Accelerated circularity of consumer electronics using Block Chain and Optimized Machine Learning Algorithms

Mwongela, Stanslaus
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Strathmore University
At the heart of our economy lies a linear take, make, dispose model, relying on consuming big amounts of finite products and fossil fuels. The challenge of consumer electronic waste is colossal, and is continuously growing. In 2016 alone, there was a global generation of 44.7 million tons of e-waste, with an estimated raw material value of EUR 55 billion. 435 thousand tonnes of the 44.7 million tonnes were mobile phones. Only 20 percent of e-waste is documented to be collected and recycled under appropriate conditions, whereas the remaining 80 percent is either thrown into the waste stream or dumped, traded or treated under substandard conditions. The consequences of this linear electronics system pose environmental and health impacts both at the production and disposal ends. At the same time, the economic opportunity is significant. Taking smartphones as an example, almost 1.5 billion are shipped every year, with each unit containing components worth over USD 100. This represents a potential USD 150 billion of value that enters the market each year. This value should remain in the system. Even if the materials present in smartphones were recovered through recycling the least valuable loop of a circular economy they could be worth up to USD 11.5 billion. The need to rethink the system is clear, but solutions so far have been limited. The circular economy coupled with the Al opportunity presents a vision and a workable path forwards to meet these challenges, by redesigning our economy to be one that creates rather than extracts value, and keeps the finite technical resources in flow within the economy. The main purpose of this study is to build a Block Chain Circularity Incentive System that facilitates the accelerated circularity of consumer electronics. The main focus being a decision system that processes the block chain data of consumer electronics use and disposal needs to allow circular product and material flows as well as operate circular business models. A formal experimental design is proposed, more specifically, a simple factorial design. As opposed to having one learning algorithm to process electronic products usage on a Big Chain DB, this research proposes to run multiple algorithms and aggregate the results into a single score. The research also proposes to collect primary data from consumer electronics manufacturers, consumers of electronics, and E-waste recovery firms. The primary data would be used to identify the challenges this stake holders face, train the learning algorithms based on consumer electronics use and disposal needs and additionally test the Block Chain Circularity Incentive System developed.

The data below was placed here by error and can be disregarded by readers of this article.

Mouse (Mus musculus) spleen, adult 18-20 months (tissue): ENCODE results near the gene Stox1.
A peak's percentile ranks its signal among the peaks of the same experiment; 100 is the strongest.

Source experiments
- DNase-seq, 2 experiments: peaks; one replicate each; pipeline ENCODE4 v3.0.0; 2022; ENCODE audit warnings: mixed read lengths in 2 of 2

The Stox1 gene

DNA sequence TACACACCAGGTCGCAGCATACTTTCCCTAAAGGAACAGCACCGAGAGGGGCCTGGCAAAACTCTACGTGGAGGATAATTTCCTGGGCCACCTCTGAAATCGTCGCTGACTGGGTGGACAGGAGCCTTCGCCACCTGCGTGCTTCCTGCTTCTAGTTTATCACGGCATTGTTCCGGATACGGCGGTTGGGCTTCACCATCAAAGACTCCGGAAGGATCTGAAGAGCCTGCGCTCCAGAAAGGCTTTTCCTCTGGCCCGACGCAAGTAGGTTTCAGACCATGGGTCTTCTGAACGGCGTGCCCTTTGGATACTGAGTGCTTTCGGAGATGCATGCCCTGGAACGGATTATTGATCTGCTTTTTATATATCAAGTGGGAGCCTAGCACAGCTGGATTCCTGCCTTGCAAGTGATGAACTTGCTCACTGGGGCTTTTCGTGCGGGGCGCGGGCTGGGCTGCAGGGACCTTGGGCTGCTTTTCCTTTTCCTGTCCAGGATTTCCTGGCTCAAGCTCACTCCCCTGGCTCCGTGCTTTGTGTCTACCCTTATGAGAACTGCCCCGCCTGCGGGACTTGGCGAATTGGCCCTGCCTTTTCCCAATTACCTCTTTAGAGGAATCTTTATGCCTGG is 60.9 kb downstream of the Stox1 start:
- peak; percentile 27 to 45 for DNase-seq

Paper presented at the 5th Strathmore International Mathematics Conference (SIMC 2019), 12 - 16 August 2019, Strathmore University, Nairobi, Kenya
Circular economy, Consumer electronics waste, Block-chain, Machine-learning